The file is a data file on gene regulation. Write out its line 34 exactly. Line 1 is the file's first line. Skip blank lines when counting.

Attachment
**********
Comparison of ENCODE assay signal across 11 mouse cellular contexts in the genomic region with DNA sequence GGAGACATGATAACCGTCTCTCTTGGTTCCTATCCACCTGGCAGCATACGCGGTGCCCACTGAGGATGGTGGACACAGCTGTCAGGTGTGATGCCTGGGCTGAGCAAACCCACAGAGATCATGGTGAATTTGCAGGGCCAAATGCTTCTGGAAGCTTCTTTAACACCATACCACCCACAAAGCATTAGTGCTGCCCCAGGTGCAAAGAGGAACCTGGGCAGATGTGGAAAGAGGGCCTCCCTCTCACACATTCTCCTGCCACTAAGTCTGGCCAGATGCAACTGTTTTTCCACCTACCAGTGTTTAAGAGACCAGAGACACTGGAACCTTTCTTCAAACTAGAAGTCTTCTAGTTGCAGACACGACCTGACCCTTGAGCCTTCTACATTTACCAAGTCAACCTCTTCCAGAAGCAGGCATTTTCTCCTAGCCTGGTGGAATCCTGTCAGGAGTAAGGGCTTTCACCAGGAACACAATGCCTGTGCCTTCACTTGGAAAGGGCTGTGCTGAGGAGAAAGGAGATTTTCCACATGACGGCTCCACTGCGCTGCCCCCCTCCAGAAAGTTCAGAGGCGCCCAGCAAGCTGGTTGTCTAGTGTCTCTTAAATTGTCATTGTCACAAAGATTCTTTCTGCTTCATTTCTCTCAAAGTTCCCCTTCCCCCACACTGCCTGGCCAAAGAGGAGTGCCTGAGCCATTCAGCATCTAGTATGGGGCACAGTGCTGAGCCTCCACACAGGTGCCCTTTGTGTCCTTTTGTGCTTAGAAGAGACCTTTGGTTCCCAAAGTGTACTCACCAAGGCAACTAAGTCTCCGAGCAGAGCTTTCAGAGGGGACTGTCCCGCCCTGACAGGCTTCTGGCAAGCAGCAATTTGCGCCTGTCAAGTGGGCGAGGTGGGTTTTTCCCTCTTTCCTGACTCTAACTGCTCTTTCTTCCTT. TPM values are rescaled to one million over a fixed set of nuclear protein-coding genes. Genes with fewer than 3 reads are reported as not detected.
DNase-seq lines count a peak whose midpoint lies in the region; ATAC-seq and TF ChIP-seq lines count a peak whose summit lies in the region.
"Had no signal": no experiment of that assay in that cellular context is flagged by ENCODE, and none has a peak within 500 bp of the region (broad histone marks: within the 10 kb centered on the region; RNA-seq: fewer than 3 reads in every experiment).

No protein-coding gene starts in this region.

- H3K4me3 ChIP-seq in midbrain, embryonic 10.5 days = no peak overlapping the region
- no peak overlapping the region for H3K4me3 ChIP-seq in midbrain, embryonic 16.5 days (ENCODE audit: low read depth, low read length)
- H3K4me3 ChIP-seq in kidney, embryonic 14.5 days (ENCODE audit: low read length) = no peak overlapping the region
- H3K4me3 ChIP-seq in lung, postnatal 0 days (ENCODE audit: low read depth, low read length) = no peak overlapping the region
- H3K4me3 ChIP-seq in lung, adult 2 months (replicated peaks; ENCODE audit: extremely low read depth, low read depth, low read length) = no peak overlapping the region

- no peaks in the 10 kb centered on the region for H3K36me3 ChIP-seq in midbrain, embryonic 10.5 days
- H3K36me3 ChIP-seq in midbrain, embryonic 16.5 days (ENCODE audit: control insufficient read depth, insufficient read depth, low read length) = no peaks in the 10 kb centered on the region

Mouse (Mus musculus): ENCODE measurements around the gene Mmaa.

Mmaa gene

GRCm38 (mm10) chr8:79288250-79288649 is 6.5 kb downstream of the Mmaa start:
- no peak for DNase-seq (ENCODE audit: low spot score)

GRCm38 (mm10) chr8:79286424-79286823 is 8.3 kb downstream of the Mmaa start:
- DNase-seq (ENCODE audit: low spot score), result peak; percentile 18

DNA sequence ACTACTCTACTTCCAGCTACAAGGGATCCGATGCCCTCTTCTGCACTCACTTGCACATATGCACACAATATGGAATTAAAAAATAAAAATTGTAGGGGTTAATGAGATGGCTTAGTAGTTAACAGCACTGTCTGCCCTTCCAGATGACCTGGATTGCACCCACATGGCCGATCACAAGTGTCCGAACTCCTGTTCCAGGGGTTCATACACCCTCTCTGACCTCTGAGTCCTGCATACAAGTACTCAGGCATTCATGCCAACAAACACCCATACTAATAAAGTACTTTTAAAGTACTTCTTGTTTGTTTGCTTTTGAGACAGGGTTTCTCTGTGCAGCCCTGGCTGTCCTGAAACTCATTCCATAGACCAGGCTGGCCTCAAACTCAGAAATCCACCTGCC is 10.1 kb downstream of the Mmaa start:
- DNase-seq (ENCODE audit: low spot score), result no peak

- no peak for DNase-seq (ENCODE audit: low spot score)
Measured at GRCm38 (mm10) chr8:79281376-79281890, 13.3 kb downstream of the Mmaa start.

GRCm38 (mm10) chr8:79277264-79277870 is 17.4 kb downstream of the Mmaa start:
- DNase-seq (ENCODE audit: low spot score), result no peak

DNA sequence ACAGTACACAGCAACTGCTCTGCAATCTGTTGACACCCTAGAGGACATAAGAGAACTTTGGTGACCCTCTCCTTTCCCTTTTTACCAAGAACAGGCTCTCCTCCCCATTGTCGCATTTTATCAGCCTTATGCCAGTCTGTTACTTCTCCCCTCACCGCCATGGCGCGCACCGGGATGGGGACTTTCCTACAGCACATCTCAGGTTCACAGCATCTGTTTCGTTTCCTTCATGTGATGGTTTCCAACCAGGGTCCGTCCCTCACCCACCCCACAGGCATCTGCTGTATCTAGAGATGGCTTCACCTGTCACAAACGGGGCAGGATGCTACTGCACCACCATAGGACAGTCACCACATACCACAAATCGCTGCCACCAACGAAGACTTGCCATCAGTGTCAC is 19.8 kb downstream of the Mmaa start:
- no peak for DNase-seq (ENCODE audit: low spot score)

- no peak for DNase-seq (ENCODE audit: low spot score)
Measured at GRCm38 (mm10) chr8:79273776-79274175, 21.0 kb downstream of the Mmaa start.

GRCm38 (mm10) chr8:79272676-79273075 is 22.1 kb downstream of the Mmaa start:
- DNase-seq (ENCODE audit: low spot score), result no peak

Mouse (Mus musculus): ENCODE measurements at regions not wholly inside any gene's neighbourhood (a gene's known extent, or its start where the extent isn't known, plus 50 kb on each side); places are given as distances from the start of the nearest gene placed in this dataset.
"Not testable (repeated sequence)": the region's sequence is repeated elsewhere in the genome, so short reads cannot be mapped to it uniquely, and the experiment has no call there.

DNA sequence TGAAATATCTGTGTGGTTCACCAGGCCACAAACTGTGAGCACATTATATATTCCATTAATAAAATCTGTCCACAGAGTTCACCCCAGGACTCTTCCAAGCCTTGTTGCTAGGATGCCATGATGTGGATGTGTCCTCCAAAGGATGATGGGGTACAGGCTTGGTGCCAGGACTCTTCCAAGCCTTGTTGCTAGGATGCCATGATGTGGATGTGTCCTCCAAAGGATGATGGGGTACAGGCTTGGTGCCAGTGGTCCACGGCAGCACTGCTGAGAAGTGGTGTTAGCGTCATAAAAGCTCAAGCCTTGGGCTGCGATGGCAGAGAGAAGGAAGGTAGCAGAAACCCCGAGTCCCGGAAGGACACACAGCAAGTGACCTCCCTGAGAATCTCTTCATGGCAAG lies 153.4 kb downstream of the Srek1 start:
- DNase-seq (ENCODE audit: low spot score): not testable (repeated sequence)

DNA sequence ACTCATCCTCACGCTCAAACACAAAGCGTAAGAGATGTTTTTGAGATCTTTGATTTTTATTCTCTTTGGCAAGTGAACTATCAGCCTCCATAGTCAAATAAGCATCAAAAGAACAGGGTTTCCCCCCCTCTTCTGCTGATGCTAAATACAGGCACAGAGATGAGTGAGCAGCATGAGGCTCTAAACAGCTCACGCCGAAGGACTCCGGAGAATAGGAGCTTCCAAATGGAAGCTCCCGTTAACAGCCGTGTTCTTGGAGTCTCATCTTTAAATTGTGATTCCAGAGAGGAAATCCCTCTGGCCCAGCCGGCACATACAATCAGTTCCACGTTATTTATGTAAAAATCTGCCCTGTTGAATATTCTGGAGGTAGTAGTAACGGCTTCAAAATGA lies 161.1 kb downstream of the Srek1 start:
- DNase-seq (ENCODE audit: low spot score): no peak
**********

DNA sequence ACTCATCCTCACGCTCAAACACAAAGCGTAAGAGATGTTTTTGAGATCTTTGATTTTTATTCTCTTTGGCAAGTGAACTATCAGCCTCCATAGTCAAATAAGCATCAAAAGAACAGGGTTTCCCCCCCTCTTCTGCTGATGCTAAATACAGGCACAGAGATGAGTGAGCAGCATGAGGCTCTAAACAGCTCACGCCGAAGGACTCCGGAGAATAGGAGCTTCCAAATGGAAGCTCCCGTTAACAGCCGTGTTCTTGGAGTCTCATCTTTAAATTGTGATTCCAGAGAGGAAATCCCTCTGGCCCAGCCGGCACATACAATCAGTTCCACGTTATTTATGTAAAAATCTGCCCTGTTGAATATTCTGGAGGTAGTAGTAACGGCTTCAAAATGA lies 161.1 kb downstream of the Srek1 start: